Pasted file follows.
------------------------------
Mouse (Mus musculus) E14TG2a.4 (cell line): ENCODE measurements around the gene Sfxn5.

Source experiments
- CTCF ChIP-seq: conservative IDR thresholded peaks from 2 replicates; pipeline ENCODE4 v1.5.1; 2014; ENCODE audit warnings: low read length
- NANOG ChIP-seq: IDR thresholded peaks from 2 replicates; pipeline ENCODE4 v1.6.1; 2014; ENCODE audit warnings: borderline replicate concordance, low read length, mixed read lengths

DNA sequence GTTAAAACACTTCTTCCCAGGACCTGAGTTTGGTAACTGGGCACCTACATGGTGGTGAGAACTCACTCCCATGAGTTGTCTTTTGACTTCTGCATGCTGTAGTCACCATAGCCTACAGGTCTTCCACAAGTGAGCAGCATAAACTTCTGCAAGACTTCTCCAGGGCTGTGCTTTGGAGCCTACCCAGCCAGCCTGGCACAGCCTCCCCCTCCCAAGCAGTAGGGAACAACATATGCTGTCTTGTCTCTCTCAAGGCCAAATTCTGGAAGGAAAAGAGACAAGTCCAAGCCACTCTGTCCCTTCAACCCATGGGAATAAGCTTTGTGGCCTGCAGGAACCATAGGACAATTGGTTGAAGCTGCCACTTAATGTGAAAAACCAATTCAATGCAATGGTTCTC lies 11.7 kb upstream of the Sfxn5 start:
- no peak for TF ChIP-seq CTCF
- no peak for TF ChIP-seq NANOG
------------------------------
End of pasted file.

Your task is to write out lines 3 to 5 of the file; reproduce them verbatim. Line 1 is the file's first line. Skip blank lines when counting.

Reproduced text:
- CTCF ChIP-seq: conservative IDR thresholded peaks from 2 replicates; pipeline ENCODE4 v1.5.1; 2014; ENCODE audit warnings: low read length
- NANOG ChIP-seq: IDR thresholded peaks from 2 replicates; pipeline ENCODE4 v1.6.1; 2014; ENCODE audit warnings: borderline replicate concordance, low read length, mixed read lengths

DNA sequence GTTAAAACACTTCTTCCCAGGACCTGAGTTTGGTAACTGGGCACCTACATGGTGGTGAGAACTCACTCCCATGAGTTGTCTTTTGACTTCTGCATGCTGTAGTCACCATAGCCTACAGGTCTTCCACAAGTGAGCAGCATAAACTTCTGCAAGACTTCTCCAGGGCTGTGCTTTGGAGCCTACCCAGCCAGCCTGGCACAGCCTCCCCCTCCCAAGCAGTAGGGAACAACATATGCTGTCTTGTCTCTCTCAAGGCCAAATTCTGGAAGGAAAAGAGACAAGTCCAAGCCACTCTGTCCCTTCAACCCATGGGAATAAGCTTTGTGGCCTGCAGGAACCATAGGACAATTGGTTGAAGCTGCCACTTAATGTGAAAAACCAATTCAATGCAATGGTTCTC lies 11.7 kb upstream of the Sfxn5 start: